Third exoplanet discovered orbiting star Proxima Centauri

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A third planet has been detected orbiting the star Proxima Centauri, the closest to the Solar System, according to a study published Thursday in the journal Astronomy & Astrophysics.

At just a quarter of the mass of Earth, Proxima d is one of the lightest in the set of exoplanets discovered so far, which has around 5,000 bodies orbiting other stars.

The star Proxima Centauri is located four light-years away (equivalent to more than 125 million times the distance of the Moon). It is much smaller and twice as cold as the Sun, and belongs to the category of “red dwarfs”.

Detecting exoplanets is very difficult as they are very distant and reflect little light.

In the case of the Proxima Centauri system, when observed from Earth, the bodies orbiting the star are in another plane, which prevents the application of the so-called “transit” method – the easiest – that detects planets by measuring variations in the star’s luminosity caused by by the passage of a body, causing a micro eclipse.

It was therefore necessary to resort to the method of radial velocities, which is based on the measurement of the star’s oscillations due to the micro effect of the gravity of an orbiting body.

This is how Proxima b, similar in mass to Earth, and located in the “habitable” zone (not too close to the star, not too far from the star), and smaller Proxima c, were found a few years ago.

Suspicion of a third planet

“When we discovered them, we suspected an influence” from a third planet, Baptiste Lavie, from the department of astronomy at the University of Geneva, a member of the team using the Very Large Telescope (VLT, literally “very large telescope”), told AFP. from the European Southern Observatory (ESO) in Chile, in the Atacama Desert.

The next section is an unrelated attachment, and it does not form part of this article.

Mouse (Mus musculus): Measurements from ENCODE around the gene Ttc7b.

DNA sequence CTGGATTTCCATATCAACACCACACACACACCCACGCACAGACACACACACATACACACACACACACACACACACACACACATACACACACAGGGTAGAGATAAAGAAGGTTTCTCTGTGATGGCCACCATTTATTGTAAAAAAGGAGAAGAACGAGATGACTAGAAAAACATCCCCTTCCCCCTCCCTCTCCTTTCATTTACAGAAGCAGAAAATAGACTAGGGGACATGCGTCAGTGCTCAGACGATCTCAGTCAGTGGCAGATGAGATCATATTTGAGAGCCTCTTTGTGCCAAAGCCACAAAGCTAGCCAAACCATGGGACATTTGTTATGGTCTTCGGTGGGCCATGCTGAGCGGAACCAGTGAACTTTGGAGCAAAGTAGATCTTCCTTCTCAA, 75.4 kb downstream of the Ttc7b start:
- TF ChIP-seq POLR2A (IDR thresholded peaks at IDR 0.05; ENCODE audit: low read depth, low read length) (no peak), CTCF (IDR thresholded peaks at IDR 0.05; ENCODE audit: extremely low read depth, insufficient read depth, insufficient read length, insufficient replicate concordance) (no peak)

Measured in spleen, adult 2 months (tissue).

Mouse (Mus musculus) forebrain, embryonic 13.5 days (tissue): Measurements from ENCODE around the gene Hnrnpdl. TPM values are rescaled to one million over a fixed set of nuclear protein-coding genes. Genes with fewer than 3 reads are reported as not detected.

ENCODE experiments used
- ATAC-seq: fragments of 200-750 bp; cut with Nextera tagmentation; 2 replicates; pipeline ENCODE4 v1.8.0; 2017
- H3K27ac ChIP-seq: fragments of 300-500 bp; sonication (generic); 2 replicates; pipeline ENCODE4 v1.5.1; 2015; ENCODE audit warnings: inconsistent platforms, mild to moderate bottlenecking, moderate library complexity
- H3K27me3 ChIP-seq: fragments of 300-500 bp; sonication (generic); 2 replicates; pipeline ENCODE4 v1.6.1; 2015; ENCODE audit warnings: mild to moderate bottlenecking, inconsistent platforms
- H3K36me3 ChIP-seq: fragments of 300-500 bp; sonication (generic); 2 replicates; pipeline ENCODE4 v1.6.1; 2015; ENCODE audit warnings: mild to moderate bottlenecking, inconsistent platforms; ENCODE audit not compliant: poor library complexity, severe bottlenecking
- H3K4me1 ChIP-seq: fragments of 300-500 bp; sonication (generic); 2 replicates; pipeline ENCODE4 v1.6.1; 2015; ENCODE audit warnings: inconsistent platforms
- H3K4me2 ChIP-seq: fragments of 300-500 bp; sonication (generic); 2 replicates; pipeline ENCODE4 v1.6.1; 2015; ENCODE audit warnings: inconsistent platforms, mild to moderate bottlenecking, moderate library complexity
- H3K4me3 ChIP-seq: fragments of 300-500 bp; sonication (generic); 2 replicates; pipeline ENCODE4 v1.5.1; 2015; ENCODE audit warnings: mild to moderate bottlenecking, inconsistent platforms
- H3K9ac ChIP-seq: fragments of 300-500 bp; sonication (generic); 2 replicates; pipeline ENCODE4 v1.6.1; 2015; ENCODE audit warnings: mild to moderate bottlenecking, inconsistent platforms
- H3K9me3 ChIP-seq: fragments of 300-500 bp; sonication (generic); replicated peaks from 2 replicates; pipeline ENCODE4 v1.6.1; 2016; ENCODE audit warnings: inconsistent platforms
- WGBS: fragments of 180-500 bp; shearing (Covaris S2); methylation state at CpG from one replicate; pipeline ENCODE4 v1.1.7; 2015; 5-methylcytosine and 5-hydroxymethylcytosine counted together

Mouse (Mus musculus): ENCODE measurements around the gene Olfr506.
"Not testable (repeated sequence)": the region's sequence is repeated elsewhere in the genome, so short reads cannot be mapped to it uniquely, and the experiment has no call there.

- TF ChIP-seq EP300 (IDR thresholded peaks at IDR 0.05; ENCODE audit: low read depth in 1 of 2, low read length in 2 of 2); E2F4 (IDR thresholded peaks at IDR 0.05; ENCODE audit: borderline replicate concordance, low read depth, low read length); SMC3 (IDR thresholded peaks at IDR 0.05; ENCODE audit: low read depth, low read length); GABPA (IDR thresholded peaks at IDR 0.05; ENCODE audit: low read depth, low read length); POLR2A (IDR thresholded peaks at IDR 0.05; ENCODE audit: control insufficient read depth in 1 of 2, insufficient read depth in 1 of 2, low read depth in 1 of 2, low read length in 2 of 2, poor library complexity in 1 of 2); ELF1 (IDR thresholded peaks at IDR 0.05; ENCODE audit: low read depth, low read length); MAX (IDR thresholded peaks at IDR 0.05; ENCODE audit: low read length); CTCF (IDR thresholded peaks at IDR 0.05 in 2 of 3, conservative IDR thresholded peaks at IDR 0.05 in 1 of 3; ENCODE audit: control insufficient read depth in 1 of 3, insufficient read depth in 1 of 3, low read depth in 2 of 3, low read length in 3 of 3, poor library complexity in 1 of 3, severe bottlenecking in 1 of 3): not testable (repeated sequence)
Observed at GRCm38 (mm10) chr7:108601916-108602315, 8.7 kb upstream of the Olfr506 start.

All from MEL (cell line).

But this signal was so weak that it was necessary to continue the observations with the help of the ESPRESSO spectrograph installed on the VLT. These observations confirmed a tiny variation in the star’s speed (1.4 km per hour) caused by a nearby planet.

Proxima d is 4 million kilometers from its star, less than a tenth of the distance from Mercury to the Sun.

Located on the edge of the habitable zone, Proxima d takes just five days to complete one revolution around its star.

“Without a doubt it is a rocky planet, because its mass is too weak to hold the gas”, as with the gas giants of the Solar System, Jupiter and Saturn, according to astronomer Baptiste Lavie.

“This major discovery demonstrates the potential of the radial velocity method to reveal the existence of light planets such as this one. […]capable of harboring life”, says Pedro Figuera, head of the ESPRESSO spectrograph in Chile, quoted in the ESO statement.

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